gigantic shaows, thrown miles overland, past Clausthal-Zelterfeld, past Seesen and Goslar, across where the
river Leine would be, and reaching toward Weser. … “By golly,” Slothrop a little bit neros, “it’s the Specter.”
You got it up around Greylock in the Berkshires too. Around these parts its is known as the
… They are enormous, dancing the floor of the whole visible sky. He reaches underneath her dress. She twines a
leg around one of his. The spectra was red to indigo, tidal, immense, at all their edges. Under the clouds out
there it’s as still, and lost, as Atlantis.
Gravity’s Rainbow, p. 335
A few pages earlier there is this bit of conversation between Geli and Slothrop:
“Have you been up to the Brocken yet?”
“Just hit town, actually.”
“I’ve been up there every Walpurgisnacht since I had
my first period. I’ll take you, if you like.”
Gravity’s Rainbow, p. 326
In the introduction to his book of short stories, “Slow Learner” (1984), Pynchon mentions the book, “The
Berkshire Hills” (1939), which was produced as part of Federal Writers’ Project of the Works Progress
Administration for Massachusetts. That book contains a mention of the Brockengespenst:
Thirty years ago, at the end of the summer season, a Berkshire man was bringing down the piano from the little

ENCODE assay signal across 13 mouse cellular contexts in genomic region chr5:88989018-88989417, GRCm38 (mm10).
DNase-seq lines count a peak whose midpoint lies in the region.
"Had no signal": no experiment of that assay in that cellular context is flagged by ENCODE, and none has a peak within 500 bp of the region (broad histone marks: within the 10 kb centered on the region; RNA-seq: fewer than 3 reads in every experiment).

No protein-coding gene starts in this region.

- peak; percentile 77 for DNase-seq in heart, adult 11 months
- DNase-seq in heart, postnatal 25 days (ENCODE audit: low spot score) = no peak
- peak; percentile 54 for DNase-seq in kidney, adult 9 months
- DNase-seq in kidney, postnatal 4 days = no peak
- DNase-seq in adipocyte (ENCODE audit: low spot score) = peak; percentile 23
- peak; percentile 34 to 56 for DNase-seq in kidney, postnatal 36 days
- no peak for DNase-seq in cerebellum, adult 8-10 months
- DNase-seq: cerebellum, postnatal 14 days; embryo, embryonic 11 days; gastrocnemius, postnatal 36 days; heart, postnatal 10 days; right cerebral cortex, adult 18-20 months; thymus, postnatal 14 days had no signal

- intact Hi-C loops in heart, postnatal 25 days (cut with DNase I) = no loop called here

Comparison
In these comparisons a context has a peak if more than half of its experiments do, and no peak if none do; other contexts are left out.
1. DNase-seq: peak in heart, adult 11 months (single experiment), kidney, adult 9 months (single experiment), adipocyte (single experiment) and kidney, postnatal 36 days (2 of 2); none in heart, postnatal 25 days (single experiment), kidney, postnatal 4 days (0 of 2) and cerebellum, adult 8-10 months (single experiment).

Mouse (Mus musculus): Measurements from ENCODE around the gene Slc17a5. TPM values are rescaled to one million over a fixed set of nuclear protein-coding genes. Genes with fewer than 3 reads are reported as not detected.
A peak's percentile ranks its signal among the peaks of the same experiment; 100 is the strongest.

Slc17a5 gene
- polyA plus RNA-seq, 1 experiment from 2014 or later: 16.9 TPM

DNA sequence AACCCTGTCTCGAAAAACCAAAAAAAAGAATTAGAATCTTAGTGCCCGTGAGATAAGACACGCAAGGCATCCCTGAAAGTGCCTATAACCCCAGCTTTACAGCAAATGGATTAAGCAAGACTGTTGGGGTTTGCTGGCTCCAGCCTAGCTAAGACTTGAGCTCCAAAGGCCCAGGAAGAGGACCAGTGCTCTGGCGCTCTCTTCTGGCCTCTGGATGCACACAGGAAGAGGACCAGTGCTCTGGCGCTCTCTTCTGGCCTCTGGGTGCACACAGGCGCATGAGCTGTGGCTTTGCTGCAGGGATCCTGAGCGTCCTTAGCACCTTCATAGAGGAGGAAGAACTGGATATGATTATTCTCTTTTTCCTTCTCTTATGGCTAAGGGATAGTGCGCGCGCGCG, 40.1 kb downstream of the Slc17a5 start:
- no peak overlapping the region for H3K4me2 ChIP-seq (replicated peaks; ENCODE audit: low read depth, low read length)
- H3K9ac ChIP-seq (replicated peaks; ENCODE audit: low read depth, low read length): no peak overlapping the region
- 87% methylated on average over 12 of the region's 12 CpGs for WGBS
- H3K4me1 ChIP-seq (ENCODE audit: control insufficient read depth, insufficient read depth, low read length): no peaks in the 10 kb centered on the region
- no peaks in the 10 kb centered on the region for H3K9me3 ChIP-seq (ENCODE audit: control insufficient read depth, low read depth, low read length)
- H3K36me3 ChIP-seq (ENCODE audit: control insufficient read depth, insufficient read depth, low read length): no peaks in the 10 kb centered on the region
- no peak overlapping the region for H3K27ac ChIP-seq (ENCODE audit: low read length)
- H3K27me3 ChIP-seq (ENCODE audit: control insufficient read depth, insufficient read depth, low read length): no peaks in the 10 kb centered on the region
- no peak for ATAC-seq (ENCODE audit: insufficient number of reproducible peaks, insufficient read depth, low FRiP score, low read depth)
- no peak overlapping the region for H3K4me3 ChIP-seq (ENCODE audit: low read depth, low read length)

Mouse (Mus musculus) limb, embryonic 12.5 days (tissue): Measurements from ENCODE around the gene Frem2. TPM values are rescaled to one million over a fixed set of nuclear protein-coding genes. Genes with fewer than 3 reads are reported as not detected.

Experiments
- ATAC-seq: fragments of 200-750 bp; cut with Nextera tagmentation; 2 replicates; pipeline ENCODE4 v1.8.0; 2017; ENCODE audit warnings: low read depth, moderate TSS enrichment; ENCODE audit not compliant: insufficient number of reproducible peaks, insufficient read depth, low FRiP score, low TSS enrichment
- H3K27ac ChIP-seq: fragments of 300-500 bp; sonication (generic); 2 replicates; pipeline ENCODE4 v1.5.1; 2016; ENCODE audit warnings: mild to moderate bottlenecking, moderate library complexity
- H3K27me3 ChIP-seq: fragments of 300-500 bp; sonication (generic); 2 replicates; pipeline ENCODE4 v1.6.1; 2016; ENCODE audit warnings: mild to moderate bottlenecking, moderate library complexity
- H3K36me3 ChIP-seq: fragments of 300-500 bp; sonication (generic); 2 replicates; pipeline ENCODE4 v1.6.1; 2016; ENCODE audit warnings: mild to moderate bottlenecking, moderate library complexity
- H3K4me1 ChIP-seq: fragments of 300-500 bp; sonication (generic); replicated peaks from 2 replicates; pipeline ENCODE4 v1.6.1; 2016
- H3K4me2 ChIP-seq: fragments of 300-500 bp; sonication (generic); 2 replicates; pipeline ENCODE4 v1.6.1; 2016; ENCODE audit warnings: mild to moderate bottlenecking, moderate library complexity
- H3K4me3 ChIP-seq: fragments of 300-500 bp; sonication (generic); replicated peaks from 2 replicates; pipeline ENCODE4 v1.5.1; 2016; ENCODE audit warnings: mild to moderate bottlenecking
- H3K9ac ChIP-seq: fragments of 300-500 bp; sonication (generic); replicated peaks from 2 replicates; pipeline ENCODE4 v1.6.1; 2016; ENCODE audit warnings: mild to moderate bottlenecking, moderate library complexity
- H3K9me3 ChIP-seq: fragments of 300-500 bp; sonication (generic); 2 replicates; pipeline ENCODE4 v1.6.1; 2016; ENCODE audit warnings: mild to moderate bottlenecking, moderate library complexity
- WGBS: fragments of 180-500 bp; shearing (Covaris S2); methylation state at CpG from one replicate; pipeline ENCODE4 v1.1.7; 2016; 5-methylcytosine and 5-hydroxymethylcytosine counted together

recreation house atop the mountain. Suddenly he saw himself, his horse and wagon and the piano standing upright,
outlined in monstrous design against the sky. Unable to decide whether he had quaffed too much from the “cup
that cheers,” he is said to have fled in haste from the mountainside to the minister, and taken the pledge at
The phenomenon of a gigantic shadow of an object reflected in a cloud is so well known as to have a German name,
the Brockengespenst (Specter of the Brocken) from Brocken, the highest peak of the Hartz Mountains. As
Greylockgespenst would be a bit unwieldy for Berkshire, here it is simply called the Specter. C. H. Towne tells
more about it in his Autumn Loitering. 2
The Berkshire Hills, p. 42
It’s clear that Pynchon initially found the reference to Brokengespenst from his fascination with Berkshire book,
but note the occult aspects he introduces: Geli being a witch; satyric entwinings; Walpurgisnacht, etc. These
elements are not part of the Berkshire Hills background story.
Pynchon is known for his wide-ranging references, so it’s impossible to say exactly where he was introduced to
the German mythology surrounding the mountain. I believe there is a connection to Nabokov however.
There is a oblique reference to The Brocken in Nabokov’s “Pale Fire” (1961):
During the fortnight that I had my demons fill my goetic mirror to overflow with those pink and mauve cliffs and
black junipers and winding roads and sage brush changing to grass and lush blue flowers, and death-pale aspens,
and an endless sequence of green-shorted Kinbotes meeting an anthology of poets and a brocken of their